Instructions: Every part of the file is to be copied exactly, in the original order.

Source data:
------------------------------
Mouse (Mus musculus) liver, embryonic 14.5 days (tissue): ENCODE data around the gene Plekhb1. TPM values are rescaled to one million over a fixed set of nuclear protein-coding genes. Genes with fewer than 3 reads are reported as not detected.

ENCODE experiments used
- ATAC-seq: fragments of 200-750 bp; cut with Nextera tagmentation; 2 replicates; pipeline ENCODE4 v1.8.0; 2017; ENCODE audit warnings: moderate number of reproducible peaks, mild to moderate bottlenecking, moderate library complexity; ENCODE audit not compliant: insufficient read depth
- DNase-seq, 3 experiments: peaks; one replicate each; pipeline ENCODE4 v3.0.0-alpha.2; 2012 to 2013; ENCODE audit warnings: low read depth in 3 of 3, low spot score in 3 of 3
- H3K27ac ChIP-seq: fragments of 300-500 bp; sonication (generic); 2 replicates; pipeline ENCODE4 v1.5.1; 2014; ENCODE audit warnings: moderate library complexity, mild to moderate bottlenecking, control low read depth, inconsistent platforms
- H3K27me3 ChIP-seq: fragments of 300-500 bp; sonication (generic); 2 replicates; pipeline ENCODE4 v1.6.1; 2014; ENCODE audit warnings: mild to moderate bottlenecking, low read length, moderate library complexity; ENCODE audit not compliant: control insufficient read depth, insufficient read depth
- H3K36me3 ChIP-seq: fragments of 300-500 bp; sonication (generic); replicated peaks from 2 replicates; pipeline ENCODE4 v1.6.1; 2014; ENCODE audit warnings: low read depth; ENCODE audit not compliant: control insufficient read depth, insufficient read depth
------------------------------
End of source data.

Mouse (Mus musculus) liver, embryonic 14.5 days (tissue): ENCODE data around the gene Plekhb1. TPM values are rescaled to one million over a fixed set of nuclear protein-coding genes. Genes with fewer than 3 reads are reported as not detected.

ENCODE experiments used
- ATAC-seq: fragments of 200-750 bp; cut with Nextera tagmentation; 2 replicates; pipeline ENCODE4 v1.8.0; 2017; ENCODE audit warnings: moderate number of reproducible peaks, mild to moderate bottlenecking, moderate library complexity; ENCODE audit not compliant: insufficient read depth
- DNase-seq, 3 experiments: peaks; one replicate each; pipeline ENCODE4 v3.0.0-alpha.2; 2012 to 2013; ENCODE audit warnings: low read depth in 3 of 3, low spot score in 3 of 3
- H3K27ac ChIP-seq: fragments of 300-500 bp; sonication (generic); 2 replicates; pipeline ENCODE4 v1.5.1; 2014; ENCODE audit warnings: moderate library complexity, mild to moderate bottlenecking, control low read depth, inconsistent platforms
- H3K27me3 ChIP-seq: fragments of 300-500 bp; sonication (generic); 2 replicates; pipeline ENCODE4 v1.6.1; 2014; ENCODE audit warnings: mild to moderate bottlenecking, low read length, moderate library complexity; ENCODE audit not compliant: control insufficient read depth, insufficient read depth
- H3K36me3 ChIP-seq: fragments of 300-500 bp; sonication (generic); replicated peaks from 2 replicates; pipeline ENCODE4 v1.6.1; 2014; ENCODE audit warnings: low read depth; ENCODE audit not compliant: control insufficient read depth, insufficient read depth